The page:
Qiu Xiaolong Analysis


(Masterpieces of Fiction, Detective and Mystery Edition)

Literary reviewers greeted Qiu Xiaolong’s Chief Inspector Chen novels with warmth, albeit more for their setting and literary texture than for their plots. Before the first in the series, Death of a Red Heroine, appeared in 2000, relatively few novels in English dealt with the changes taking place in the People’s Republic of China in the 1990’s from a Chinese point of view. Accordingly, Qiu’s descriptions of his native Shanghai piqued the interest of critics and readers alike. The novels reveal a exuberant nation in transition from a largely closed, state-controlled economy and society to a much more open, capitalistic society. They also portray the conflicts between the Communist Party and the new openness and between traditional Chinese values and the modern mania for material wealth.

Although some reviewers found Qiu’s English prose style somewhat stilted and his text burdened with explanations of Chinese culture, many cited the freshness of his writing. It was said to bring an engaging realism to his characters and convey much vivid information about such matters as Chinese cuisine and architecture. Moreover, critics considered his inclusion of Chinese and English poetry as innovative, moving, and evocative in establishing the intellectual milieu of Shanghai. Death of a Red Heroine was awarded the 2001 Anthony Award for Best First Mystery and named one of the year’s best five political novels by The Wall Street Journal and one of the ten best books by National Public Radio in 2000.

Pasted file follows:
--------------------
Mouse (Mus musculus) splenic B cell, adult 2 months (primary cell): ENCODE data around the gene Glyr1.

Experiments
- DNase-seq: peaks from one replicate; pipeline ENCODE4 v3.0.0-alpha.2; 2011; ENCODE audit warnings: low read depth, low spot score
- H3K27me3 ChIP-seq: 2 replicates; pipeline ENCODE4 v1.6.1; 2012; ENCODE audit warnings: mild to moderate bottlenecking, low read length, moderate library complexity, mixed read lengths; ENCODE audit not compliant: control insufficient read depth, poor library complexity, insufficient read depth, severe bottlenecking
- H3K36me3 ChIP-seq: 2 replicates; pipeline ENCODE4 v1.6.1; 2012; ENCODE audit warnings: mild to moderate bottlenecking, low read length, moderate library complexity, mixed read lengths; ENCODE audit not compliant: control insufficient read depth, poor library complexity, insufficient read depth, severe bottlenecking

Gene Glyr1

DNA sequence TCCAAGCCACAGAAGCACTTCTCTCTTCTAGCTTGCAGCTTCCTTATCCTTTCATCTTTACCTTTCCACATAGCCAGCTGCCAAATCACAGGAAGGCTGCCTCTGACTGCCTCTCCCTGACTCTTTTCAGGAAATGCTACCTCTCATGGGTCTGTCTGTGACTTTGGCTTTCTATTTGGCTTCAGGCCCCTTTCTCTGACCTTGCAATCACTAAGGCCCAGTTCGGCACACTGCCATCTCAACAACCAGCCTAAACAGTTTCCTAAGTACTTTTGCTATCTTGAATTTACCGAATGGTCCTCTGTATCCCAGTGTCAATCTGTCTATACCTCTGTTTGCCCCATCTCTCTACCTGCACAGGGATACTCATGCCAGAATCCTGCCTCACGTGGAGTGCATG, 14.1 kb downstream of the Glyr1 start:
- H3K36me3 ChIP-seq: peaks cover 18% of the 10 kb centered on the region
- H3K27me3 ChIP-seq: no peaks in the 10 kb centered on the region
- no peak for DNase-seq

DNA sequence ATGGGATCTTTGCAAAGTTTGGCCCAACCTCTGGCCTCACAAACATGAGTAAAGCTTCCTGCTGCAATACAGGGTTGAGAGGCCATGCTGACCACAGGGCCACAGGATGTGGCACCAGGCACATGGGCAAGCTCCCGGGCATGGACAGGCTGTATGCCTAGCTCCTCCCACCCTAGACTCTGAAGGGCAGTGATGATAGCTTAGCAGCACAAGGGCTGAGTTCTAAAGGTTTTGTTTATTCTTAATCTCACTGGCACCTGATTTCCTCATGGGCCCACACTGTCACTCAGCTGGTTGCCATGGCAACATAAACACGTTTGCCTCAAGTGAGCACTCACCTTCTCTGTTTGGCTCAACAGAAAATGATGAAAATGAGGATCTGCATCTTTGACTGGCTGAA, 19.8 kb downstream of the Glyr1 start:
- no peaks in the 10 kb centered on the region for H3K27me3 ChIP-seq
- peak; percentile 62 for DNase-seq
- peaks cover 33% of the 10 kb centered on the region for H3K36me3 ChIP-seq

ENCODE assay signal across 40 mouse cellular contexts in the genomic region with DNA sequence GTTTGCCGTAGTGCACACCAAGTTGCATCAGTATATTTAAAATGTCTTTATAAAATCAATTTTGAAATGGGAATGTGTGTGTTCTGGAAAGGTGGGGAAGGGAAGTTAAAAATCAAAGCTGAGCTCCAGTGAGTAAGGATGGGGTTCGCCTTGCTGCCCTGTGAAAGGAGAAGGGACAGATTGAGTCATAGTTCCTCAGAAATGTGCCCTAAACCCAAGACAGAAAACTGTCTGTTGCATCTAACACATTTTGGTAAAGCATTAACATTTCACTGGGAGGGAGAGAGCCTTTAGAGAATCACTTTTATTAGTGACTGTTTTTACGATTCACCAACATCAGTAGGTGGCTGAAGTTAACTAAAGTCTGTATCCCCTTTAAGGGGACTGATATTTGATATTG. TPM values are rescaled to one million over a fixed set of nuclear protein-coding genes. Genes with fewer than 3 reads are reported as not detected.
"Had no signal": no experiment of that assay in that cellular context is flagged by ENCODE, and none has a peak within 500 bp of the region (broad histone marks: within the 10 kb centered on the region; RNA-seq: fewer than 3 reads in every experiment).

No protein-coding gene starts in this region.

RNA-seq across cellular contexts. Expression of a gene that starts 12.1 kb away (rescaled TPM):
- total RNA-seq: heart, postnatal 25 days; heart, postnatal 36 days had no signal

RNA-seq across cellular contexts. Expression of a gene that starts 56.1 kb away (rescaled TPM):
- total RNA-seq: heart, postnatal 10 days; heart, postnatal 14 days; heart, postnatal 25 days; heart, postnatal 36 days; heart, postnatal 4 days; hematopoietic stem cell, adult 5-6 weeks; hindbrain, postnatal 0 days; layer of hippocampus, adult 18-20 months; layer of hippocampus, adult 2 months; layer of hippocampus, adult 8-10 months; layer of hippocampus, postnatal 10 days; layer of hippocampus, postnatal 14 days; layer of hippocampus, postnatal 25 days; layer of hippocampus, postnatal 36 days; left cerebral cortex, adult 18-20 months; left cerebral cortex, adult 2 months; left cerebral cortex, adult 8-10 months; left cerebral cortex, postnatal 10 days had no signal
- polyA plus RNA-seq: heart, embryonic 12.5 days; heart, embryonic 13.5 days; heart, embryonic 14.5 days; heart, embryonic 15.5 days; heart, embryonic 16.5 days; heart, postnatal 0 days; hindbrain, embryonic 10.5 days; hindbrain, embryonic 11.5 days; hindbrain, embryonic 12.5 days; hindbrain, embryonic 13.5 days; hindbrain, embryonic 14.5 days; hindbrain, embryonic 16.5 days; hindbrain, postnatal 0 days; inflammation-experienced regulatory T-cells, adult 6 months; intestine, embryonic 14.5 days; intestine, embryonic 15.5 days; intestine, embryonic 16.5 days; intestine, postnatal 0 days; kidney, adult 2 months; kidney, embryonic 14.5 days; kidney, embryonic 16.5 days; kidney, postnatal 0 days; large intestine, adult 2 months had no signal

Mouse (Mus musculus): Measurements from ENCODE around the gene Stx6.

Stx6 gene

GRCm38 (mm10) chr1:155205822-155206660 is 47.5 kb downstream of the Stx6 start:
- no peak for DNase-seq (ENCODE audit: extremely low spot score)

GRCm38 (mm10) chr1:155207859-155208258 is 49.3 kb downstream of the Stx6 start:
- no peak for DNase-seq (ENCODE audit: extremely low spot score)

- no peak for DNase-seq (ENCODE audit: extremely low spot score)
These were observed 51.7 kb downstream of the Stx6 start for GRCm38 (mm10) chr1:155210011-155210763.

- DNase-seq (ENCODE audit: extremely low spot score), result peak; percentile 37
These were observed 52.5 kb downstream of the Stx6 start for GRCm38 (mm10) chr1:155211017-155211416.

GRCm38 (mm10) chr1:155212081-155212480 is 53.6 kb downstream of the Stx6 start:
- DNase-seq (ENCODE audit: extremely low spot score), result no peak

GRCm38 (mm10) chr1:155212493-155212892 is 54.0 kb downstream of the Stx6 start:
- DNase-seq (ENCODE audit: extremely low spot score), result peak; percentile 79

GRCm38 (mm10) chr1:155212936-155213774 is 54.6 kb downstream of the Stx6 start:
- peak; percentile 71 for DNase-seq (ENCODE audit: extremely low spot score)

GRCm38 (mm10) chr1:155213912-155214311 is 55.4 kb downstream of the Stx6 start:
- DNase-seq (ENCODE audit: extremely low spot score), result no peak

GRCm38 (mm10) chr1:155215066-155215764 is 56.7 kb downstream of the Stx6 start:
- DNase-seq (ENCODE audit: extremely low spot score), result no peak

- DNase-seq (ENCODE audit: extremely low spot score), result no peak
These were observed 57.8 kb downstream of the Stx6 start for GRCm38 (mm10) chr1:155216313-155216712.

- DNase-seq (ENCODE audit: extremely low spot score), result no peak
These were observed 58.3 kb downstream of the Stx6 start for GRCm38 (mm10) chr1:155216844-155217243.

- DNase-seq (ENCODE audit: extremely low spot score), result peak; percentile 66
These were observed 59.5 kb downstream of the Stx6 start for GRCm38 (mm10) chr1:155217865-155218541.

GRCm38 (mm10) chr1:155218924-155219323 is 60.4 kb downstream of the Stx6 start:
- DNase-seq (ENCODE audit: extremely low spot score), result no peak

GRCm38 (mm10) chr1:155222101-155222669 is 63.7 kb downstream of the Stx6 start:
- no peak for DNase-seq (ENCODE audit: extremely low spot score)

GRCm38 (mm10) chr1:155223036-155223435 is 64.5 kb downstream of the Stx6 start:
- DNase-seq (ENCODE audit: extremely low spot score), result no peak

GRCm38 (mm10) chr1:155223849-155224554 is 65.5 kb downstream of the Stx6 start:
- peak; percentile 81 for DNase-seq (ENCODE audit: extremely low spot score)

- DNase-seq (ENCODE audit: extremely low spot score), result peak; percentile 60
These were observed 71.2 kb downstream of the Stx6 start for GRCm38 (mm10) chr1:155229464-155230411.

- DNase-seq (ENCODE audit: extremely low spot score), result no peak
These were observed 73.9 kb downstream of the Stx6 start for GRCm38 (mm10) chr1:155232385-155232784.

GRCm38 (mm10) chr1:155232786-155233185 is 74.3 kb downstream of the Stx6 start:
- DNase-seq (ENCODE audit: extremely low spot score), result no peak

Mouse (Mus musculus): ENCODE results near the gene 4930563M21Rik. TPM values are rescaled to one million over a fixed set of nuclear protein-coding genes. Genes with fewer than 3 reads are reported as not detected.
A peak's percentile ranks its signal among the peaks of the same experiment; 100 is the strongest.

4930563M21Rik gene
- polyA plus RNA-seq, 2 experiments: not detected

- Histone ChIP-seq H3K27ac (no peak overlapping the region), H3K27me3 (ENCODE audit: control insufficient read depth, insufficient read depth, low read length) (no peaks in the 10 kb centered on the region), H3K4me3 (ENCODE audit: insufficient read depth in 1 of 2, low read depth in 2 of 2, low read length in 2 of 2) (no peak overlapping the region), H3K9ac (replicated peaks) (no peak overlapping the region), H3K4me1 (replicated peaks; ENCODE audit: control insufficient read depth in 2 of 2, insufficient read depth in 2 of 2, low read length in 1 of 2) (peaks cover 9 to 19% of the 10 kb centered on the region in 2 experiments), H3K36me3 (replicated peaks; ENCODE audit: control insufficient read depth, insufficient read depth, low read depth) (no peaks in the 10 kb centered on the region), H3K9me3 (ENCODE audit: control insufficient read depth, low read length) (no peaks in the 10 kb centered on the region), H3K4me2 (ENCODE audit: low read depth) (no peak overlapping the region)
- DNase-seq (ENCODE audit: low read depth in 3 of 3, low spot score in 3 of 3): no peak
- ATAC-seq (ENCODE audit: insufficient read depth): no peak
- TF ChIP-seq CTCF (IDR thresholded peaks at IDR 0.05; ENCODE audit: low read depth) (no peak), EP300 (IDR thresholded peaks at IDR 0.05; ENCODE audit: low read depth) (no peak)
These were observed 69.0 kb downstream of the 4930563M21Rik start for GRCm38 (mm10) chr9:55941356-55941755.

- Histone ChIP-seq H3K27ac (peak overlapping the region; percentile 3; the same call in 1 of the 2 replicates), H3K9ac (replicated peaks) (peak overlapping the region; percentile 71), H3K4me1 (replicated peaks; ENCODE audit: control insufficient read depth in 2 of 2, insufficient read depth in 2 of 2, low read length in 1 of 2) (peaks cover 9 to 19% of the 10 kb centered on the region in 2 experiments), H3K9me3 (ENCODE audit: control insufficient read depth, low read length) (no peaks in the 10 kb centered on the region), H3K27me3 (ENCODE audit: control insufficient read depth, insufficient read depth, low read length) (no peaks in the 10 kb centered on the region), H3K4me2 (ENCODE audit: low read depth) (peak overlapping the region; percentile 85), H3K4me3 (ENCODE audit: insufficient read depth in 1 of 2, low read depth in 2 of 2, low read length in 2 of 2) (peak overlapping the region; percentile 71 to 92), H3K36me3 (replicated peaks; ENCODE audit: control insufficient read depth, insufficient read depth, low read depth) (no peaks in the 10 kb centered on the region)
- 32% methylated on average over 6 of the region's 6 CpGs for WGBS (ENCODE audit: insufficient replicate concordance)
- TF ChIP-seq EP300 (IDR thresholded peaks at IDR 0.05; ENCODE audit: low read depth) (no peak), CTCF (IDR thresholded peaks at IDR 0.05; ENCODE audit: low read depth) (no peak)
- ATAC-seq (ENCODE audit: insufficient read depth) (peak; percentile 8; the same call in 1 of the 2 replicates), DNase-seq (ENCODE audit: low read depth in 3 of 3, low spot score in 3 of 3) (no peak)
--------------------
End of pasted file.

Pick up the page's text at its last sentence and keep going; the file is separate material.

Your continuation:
Qiu Xiaolong Bibliography

(Masterpieces of Fiction, Detective and Mystery Edition)

Chi, Pang-Yuan, and David Der-Wei Wang. Chinese Literature in the Second Half of a Modern Century: A Critical Survey. Bloomington: Indiana University Press, 2000. Fifteen essays on modern literature in Taiwan and mainland China, including an examination of the post-Maoist literature frequently referred to in Qiu’s novels.

Cummins, Caroline. “Qiu Xiaolong and the Chinese Enigma.” January Magazine (November, 2002). This article discusses Qiu’s background and attitudes about China, the origin and character of Inspector Chen, and Qiu’s purposes in writing.

French, Howard. “For Creator of Inspector Chen, China Is a Tough Case to Crack.” The New York Times, April 7, 2007, p. A4. In this profile of Qiu, the author describes his upbringing and reflects on China and his work.

Kinkley, Jeffrey C. “Chinese Crime Fiction.” Society 30, no. 4 (May-June, 1993): 51-62. An overview article about the origin of Chinese mystery narratives, the difficulties of writing them in China, and typical themes. Sheds light on Qiu’s work.

Kinkley, Jeffrey C. Chinese Justice, the Fiction: Law and Literature in Modern China. Stanford, Calif.: Stanford University Press, 2000. Kinkley recounts the rise of crime fiction in China following the death of Mao Zedong in 1976, tracing both its native forebears and its borrowings from Western literature. Helps place Qiu’s fiction.

Zhao, Henry Y. H. “The River Fans Out: Chinese Fiction Since the Late 1970’s.” European Review 11, no. 2 (May, 2003): 193-209. A review of post-Mao fiction in general, arguing that the utilitarian, political nature of fiction before 1989 changed during the 1990’s to an appreciation of literature for its own sake. Provides context for Qiu’s work.